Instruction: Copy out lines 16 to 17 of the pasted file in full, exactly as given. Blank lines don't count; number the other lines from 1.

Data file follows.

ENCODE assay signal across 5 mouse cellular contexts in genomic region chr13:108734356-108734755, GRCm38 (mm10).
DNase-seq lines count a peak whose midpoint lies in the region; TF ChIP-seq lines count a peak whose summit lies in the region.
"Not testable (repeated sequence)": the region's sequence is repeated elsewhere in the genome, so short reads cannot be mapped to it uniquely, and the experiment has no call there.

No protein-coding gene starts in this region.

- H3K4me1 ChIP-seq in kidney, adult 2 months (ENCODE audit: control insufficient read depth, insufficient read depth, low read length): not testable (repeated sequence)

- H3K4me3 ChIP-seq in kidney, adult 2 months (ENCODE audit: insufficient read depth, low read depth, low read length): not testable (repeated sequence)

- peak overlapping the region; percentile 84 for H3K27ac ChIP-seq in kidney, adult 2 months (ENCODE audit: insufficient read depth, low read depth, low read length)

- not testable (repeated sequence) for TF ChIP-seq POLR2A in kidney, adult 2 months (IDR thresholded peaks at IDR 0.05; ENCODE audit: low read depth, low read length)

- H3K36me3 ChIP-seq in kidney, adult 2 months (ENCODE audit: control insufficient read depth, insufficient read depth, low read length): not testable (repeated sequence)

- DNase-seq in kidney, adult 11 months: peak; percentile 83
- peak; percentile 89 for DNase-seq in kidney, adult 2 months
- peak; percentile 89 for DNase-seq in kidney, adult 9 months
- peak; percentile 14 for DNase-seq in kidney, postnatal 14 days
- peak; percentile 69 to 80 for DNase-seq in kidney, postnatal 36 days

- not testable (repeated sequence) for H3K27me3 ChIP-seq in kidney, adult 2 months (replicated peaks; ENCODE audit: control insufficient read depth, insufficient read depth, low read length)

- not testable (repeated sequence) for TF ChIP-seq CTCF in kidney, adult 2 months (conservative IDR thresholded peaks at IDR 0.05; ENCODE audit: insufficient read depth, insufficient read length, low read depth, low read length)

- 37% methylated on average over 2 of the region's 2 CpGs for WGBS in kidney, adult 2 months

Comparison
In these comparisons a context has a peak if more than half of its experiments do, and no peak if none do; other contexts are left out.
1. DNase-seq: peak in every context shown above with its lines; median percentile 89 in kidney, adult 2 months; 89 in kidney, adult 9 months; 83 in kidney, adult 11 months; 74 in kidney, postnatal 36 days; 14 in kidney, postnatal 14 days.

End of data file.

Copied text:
- not testable (repeated sequence) for TF ChIP-seq CTCF in kidney, adult 2 months (conservative IDR thresholded peaks at IDR 0.05; ENCODE audit: insufficient read depth, insufficient read length, low read depth, low read length)

- 37% methylated on average over 2 of the region's 2 CpGs for WGBS in kidney, adult 2 months